Written by: Emily Sabens, Public Relations Intern

When looking at “Seeping Light,” located in the Ball Brothers Foundation Gallery, your eyes may do a double-take. It seems that bright rays of sunlight are streaming through the canvas. As you take in the many colored squares, it’s difficult to see where one color starts and another one ends.

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Julian Stanczak. Seeping Light, 1972. Acrylic on canvas. David Owsley Museum of Art. Gift of John and Therese Weakland. 1998.007.000

Artist Julian Stanczak often created these types of optical illusions within his artworks. Born in Poland, Stanczak was forced into a work camp as a child at the beginning of World War II, where injuries he sustained made him lose use of his right arm. This didn’t stop him, though, from pursuing a career as an artist.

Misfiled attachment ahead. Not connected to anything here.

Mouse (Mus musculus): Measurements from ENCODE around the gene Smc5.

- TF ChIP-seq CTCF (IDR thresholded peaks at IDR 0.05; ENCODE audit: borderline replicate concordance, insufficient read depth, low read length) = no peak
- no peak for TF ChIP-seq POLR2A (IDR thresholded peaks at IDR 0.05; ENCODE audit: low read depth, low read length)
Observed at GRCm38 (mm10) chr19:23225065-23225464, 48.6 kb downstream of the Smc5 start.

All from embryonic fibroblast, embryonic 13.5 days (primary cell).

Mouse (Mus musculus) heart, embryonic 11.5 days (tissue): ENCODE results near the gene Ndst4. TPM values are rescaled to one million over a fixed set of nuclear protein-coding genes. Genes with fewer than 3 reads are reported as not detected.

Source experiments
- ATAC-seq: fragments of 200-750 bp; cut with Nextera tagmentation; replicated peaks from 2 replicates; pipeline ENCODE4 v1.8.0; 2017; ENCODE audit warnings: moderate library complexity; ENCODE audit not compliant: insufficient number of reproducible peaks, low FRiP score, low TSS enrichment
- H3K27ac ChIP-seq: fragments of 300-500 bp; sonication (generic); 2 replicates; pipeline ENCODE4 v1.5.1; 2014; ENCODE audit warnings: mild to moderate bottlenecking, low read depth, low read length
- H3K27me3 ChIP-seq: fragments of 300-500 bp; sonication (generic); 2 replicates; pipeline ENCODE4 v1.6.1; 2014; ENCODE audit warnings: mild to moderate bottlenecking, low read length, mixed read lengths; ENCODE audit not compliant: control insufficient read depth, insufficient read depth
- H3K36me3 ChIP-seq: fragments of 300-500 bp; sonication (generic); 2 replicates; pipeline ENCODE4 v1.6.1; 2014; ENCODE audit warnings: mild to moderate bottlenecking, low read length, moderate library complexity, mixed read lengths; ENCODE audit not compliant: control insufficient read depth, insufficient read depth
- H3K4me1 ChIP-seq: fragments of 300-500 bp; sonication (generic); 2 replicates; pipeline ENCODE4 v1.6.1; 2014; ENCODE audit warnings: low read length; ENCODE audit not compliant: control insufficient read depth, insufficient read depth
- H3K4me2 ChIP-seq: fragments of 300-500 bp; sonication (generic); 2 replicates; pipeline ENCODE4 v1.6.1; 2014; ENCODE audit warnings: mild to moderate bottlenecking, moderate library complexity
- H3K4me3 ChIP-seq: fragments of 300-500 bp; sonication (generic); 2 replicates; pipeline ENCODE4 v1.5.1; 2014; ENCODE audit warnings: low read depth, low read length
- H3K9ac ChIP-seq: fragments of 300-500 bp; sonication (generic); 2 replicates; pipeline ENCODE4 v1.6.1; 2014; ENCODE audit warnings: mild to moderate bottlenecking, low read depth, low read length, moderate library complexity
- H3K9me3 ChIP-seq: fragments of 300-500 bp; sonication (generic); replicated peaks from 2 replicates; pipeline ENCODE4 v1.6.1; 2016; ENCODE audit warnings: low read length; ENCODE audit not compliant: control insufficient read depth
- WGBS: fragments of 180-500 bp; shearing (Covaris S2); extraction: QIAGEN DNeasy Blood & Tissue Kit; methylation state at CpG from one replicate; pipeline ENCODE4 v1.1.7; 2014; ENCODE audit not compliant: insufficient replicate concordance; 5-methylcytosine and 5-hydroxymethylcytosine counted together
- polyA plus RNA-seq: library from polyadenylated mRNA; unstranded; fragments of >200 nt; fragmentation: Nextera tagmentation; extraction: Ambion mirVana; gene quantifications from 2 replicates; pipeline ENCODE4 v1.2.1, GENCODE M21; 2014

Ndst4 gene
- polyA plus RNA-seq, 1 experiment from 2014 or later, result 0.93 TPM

Stanczak eventually moved to the U.S., where he played a key role in advancing the Op Art movement; in fact, he helped coin the movement’s name when his first exhibition opened in New York, titled “Optical Paintings.”

Color, lines, grids and squares always played important roles in Stanczak works. According to The New York Times, Stanczak used this type of style in order to forget about the traumas he endured during his childhood and teen years.

“I did not want to be bombarded daily by the past,” Stanczak said. “I looked for anonymity of actions through nonreferential abstract art.”

To see Stanczak’s “Seeping Light,” visit DOMA today; we’re open every day until 4:30 p.m.